Hairy Little Dwarf wrote:
Wed Aug 16, 2017 8:35 pm
Adding to the above comments, a lot of people make the spine of the blade too rounded. It should be more diamond than oval.
Was wondering that and how it jives with the 'GP as a foil' mantra.

I struggled a bit with the choice of shape. Ended up using this and are guilty of running the orbital over what were sharp, defined edges to round them over:
GPv1Shape.jpg
Is there a better shape formula for us newbies to try please? I'm thinking the one above might actually be a bit too complicated and a simpler shape that's actually easier to achieve might work just as well, but it's just an uneducated hunch.

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Blazer60
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Mon Aug 21, 2017 8:25 pm

Is there a better shape formula for us newbies to try please? I'm thinking the one above might actually be a bit too complicated and a simpler shape that's actually easier to achieve might work just as well, but it's just an uneducated hunch.
Seen this?

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kingiFiddler
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Thu Aug 24, 2017 6:44 pm

Yes thanks. The shape/dimensions chart I posted above is from the link on his video. I've got a few ideas to try and plenty to learn, but at the moment, no time. Frustrating.

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Hairy Little Dwarf
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Thu Aug 24, 2017 8:12 pm

I wouldn't be too precious over exact design on the first blade(s) - Any slight inefficiency would be masked until your 'Euro' technique has wasted away :lol:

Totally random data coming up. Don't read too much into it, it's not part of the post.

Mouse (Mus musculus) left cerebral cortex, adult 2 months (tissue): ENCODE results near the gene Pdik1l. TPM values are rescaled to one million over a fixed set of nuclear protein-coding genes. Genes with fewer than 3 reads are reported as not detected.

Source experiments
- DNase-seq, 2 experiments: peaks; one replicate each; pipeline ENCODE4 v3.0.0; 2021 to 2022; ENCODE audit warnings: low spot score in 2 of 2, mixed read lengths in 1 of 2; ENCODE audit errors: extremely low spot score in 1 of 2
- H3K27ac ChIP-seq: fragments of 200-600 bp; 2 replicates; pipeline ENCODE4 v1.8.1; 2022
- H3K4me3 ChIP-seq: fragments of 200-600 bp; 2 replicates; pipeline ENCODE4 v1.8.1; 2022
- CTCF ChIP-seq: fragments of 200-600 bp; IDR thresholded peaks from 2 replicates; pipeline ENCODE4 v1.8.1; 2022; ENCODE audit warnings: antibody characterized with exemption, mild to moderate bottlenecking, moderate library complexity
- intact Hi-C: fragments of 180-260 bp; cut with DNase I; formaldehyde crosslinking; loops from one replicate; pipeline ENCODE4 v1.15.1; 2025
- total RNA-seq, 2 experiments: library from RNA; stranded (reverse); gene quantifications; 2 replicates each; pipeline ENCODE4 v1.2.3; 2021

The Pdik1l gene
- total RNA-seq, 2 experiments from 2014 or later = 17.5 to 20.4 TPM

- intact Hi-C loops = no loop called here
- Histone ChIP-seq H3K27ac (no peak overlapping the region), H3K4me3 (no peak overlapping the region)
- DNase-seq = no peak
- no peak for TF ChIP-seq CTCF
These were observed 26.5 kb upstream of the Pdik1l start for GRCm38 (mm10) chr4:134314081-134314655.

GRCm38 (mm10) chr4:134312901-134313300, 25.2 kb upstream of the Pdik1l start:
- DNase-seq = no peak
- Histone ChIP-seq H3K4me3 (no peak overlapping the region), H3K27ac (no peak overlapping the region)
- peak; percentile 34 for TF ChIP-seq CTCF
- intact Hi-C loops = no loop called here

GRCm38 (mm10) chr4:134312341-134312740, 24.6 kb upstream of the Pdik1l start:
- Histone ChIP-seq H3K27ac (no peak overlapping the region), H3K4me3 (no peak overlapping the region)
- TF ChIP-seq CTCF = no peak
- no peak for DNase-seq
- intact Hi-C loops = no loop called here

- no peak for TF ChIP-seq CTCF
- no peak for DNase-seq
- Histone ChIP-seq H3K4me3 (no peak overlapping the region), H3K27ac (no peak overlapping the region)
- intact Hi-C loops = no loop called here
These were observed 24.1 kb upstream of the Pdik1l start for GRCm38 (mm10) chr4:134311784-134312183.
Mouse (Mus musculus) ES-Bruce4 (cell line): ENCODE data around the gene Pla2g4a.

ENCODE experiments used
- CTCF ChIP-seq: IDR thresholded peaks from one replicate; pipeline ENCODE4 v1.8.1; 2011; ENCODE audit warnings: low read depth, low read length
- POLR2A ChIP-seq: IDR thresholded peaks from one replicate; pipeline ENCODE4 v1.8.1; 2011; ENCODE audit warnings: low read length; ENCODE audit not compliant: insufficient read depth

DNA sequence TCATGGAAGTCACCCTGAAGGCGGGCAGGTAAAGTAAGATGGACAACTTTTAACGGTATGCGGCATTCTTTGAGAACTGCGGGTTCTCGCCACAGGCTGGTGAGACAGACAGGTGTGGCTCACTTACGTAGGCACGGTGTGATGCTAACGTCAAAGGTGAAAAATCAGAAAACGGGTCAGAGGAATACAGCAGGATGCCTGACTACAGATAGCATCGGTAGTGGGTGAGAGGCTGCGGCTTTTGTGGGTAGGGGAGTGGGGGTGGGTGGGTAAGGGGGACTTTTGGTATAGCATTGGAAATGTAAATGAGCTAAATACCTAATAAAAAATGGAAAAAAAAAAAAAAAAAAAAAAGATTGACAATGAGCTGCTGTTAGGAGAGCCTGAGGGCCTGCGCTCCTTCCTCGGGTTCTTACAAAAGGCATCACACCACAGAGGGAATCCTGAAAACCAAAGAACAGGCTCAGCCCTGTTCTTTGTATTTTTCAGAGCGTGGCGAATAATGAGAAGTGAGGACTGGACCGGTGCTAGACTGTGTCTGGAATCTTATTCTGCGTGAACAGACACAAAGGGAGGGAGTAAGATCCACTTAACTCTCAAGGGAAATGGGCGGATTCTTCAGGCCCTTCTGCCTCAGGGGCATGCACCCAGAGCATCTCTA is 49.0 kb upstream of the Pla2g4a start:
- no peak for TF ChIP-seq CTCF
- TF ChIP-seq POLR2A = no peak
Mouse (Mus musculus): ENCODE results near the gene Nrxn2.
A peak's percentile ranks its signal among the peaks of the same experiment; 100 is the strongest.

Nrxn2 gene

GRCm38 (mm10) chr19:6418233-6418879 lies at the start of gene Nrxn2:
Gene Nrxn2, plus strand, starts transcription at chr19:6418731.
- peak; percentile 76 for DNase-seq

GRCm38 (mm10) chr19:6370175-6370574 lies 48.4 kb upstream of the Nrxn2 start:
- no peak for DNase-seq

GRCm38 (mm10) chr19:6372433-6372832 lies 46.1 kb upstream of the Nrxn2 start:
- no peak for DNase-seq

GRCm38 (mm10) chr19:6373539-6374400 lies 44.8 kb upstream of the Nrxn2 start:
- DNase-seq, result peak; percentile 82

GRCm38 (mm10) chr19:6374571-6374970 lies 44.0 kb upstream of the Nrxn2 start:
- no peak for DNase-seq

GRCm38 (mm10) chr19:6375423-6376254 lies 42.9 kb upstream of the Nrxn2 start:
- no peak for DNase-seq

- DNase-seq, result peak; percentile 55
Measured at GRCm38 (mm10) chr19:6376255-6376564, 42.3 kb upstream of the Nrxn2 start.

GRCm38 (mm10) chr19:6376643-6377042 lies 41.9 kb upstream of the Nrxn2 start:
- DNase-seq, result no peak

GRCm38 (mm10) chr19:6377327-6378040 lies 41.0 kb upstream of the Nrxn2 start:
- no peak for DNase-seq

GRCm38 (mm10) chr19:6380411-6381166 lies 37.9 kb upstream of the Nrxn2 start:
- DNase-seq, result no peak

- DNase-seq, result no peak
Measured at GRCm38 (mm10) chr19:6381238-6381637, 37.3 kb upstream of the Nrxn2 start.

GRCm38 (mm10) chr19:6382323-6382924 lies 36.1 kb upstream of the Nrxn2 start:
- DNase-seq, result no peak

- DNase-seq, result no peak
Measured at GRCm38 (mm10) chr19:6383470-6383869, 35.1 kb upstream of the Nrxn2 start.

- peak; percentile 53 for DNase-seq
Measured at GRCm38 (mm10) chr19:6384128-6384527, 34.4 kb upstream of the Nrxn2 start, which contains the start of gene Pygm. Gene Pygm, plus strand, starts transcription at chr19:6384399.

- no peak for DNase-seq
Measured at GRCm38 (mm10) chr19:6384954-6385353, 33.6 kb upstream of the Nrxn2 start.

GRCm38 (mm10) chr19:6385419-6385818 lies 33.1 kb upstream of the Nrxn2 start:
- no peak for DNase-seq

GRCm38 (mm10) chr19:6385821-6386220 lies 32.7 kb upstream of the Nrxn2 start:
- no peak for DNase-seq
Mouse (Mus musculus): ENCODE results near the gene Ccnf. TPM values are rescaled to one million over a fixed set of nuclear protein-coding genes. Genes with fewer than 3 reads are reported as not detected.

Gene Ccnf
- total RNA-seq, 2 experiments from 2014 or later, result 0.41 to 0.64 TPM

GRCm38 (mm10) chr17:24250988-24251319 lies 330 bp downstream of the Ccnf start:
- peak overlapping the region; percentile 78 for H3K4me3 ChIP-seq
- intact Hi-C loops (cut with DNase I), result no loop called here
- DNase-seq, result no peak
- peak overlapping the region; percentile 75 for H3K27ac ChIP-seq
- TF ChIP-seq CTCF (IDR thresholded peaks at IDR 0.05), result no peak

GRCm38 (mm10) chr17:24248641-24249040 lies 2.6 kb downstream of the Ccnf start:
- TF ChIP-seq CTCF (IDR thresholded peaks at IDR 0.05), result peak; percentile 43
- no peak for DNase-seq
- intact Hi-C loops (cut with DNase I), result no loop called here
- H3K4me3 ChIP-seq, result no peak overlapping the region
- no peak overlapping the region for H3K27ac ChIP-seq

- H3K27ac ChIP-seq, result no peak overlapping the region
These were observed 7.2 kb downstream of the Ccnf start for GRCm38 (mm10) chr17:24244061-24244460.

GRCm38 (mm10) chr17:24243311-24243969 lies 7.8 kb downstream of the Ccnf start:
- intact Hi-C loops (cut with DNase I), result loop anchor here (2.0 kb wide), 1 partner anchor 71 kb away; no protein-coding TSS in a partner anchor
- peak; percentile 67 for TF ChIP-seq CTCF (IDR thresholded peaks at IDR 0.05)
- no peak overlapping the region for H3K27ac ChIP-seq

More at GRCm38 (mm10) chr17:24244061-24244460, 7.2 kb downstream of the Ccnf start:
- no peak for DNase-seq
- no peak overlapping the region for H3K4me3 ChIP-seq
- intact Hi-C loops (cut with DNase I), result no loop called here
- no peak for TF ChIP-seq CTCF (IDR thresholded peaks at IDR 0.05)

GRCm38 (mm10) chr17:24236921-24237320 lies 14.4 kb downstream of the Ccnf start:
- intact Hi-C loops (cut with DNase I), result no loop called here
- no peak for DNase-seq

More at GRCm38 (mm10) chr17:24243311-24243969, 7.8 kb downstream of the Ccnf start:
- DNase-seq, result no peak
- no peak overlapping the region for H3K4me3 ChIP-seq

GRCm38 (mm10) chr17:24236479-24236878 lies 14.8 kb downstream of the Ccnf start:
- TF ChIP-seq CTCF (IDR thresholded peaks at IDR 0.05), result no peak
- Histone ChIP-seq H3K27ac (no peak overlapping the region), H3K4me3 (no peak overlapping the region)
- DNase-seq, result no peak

End of the day, make a stick, get it wet frequently, and just get used to driving it.
Worry about squeaking the last bits of performance out later.

HLD

Any stick is a good stick ;)
Image
.................... "Flying Mango"....................
Phoenix Hornet - Specialty Assault Craft

Dad! Dad! Look at his fish! It's way bigger than anything you've EVER caught! - Nosey 7-8yo boy on opening my icebox to father strapping down his $XXX Stabicraft 759(?) - Gold. Pure Gold.

Mac50L
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Fri Aug 25, 2017 8:38 am

I can see a lot of "I'll build a plane, I've got a couple of doors here I'll use them for wings." No understanding of why things are shaped a certain way. Enough grunt and the doors might work as wings but never apply the word "efficiently".

The way a GP works well is in the shape. Otherwise why not just use a 2-1/2 metre 4x2, it will work (sort of) and save a lot of shaping and shavings all over the workshop.

The how to make diagram above, I've seen that and sort-of started from there originally but think my much simpler measurement diagrams work better. My method certainly saves a lot of work and wood. And NOT round edges.